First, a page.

Located in Eldorado, Arkansas, Standard Lithium’s demonstration extraction plant is being utilized to process brine from existing large-scale commercial brine assets. Reducing and or eliminating the exploration, resource development and permitting stage the most of its peers face The project sits upon the Smackover Formation, which is one of the world’s largest brine deposits.

The company recently announced a planned joint venture with partners, German chemical giant, LANXESS Corporation to pursue the commercial development and sale of battery grade lithium products extracted from Smackover brines in south Arkansas. Standard Lithium’s proprietary technology is key to the project’s success, while its partner provides the crucial brine supply.

Upon proof of concept, LANXESS is also prepared to fund the joint venture to commercially develop the future project.

These arrangements save Standard Lithium significant time and capital which would have been quite challenging to secure independently. So far, they’ve already drawn and sampled multiple tanker trucks’ worth of brine, and the team has put in significant geophysics work, and additional drilling.

Historical data on the area shows 150 – 500 mg/L lithium in brines. The state of Arkansas currently produces the equivalent of 42.6 million m3 of brine per year-roughly 9.4 billion gallons, or over 35.5 billion litres.

Through additional agreements with independent oil and gas producers Standard Lithium  has access to open, unused Smackover wells in and immediately adjacent to the project from which to gather new, high-quality lithium brine samples from the key brine production zones in the Smackover Formation. A sampling program conducted in Q3 2018 yielded lithium grades ranging from 347- 461 mg/L.

Now that the Southern Arkansas project has an announced inferred resource of 3,086,000 tonnes LCE attached to it, the push to demonstrate the company’s technology works is going to be a key milestone for its shareholders. With access to extensive infrastructure, low-cost chemical reagents, and a highly skilled workforce, Standard Lithium (TSX.V:SLL) (OTC: STLHF) is an example of how one innovative developer plans to fast-track production of a new domestic supply of lithium.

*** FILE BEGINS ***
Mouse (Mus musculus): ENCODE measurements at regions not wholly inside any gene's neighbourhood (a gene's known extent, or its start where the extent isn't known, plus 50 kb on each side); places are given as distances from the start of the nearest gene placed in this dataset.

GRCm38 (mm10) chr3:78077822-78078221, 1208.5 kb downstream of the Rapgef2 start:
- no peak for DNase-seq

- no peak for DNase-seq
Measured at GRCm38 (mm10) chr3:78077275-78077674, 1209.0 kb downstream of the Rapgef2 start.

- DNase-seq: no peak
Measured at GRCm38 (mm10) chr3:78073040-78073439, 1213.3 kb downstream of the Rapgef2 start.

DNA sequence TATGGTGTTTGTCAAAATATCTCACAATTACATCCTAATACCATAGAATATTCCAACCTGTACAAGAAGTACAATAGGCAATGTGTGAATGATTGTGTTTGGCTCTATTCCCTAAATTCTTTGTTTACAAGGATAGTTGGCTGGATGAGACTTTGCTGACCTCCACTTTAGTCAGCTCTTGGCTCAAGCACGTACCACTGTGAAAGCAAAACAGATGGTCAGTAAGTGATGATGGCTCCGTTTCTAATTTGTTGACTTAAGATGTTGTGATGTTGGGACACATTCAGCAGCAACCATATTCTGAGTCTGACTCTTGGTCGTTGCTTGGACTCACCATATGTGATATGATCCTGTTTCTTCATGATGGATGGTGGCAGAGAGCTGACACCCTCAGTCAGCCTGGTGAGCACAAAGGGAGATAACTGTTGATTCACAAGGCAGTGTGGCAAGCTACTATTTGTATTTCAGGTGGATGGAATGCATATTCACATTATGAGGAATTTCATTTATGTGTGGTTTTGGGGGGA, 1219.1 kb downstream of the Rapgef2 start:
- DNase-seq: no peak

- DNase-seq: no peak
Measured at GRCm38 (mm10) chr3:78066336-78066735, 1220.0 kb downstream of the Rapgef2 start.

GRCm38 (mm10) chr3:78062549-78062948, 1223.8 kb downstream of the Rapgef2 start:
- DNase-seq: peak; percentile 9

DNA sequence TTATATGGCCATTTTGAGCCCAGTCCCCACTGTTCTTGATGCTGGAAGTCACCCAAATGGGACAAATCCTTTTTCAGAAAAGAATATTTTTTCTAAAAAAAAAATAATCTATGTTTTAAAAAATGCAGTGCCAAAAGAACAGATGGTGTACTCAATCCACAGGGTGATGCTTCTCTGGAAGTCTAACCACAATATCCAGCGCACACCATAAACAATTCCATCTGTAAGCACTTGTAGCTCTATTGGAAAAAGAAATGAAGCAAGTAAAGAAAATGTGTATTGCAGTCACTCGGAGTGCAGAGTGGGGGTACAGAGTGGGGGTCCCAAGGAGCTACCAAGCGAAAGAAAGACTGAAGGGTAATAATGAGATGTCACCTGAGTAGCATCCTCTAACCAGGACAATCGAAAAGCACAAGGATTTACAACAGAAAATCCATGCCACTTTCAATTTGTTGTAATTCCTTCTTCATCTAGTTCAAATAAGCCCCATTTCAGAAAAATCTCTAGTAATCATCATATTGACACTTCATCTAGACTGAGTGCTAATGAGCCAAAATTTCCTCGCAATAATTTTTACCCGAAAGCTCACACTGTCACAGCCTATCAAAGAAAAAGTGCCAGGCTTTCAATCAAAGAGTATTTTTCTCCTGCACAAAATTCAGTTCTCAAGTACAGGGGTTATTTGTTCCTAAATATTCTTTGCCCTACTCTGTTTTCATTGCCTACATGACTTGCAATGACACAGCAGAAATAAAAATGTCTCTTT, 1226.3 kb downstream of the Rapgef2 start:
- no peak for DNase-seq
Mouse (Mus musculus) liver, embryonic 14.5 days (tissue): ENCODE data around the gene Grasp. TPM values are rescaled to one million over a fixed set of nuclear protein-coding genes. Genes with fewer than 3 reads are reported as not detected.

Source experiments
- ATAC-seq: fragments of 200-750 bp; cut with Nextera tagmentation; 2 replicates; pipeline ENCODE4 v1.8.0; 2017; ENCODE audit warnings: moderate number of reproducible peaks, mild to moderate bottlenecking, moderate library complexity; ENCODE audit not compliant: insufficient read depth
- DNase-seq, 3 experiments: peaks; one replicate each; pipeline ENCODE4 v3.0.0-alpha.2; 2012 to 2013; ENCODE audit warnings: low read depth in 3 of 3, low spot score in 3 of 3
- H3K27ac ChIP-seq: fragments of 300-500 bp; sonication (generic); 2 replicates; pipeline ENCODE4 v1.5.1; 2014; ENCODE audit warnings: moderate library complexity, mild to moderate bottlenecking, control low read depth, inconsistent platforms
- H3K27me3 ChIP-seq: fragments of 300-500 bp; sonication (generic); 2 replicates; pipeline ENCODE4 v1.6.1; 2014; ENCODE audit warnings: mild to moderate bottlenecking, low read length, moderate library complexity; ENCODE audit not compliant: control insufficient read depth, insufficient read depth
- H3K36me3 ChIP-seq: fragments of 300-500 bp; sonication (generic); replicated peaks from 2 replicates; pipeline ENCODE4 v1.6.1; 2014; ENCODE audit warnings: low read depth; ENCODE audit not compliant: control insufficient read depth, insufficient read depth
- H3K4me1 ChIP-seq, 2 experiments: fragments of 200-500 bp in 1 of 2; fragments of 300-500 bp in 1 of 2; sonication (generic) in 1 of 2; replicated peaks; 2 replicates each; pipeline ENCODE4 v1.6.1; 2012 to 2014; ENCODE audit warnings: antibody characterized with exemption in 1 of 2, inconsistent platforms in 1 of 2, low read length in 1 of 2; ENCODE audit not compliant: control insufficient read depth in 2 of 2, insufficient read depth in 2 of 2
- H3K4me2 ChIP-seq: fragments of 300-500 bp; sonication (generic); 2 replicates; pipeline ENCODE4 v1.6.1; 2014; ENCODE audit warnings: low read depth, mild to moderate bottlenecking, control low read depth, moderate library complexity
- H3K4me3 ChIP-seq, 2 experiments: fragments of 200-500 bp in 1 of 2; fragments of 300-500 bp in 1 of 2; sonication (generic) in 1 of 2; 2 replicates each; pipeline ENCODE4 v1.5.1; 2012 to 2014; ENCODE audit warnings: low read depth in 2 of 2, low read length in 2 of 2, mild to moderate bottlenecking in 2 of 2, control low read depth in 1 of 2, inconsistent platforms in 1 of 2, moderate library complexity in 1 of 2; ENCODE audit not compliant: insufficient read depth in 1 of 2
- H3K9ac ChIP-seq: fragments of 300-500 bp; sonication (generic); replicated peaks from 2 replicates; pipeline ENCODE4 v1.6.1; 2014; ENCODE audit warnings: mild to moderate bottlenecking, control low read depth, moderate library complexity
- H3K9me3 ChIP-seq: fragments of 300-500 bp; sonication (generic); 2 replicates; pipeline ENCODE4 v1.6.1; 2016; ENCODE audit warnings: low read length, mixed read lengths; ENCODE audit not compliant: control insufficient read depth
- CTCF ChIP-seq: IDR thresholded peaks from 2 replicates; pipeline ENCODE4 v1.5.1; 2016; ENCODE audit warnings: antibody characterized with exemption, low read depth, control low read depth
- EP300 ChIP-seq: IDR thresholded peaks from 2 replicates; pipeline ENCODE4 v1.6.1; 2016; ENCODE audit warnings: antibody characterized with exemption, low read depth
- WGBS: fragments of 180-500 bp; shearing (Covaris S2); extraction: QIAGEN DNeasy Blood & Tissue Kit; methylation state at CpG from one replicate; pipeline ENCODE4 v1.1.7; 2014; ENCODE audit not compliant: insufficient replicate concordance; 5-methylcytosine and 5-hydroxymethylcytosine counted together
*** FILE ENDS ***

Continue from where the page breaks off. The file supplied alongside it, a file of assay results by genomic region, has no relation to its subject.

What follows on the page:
Further developments in energy metals

Located adjacent to the Standard/LANXESS site in Arkansas is Albemarle Corporation. However, the lithium giant’s operations in Arkansas are currently for the manufacturing of bromine and bromine chemicals. In 2011 Albemarle announced it had successfully produced lithium from brine at the pilot plant level in Arkansas, and have identified their Arkansas project as a world-class asset. This asset may be receiving more attention from the company as Albemarle’s South American lithium operations are dealing with a distraction as Chile has rejected the company’s expansion plans for environmental reasons and is also taking the company to court over lithium prices.

Another ongoing shakeup in Chile is happening with Sociedad Química y Minera de Chile S.A., which is seeing a 23.77% stake in the company (currently owned by Nutrien) going up for auction. The Chilean stock exchange has put the auction in as the final step toward completing the sale of a coveted stake in the world’s No. 2 lithium producer to China’s Tianqi. The minimum bid would be set at $65 per share, for a total package price of $4.066 billion.

The hunt for a stable North American lithium supply continues, as Nemaska Lithium is moving forward with construction on its Whabouchi mine and electrochemical plant in Shawinigan, Quebec, Canada. With winter having arrived, Nemaska management is confident that they’ve properly taken weather impacts on construction and operations into account. Construction so far is moving ahead inside the concentrator building, and the company will be able to begin the installation of equipment as it arrives on site.

Beyond lithium, there have been further developments in other energy metals, including vanadium. In Brazil, Largo Resources is set to expand its Maracás Menchen vanadium mine. Brazil’s Institute of Environment and Water Resources has issued an environmental license for the mine’s expansion project. With the approved expansion, Largo wants to grow output by 25% by increasing the production capacity of the milling, fusion, leaching and filtering areas.

PR Newswire has the complete article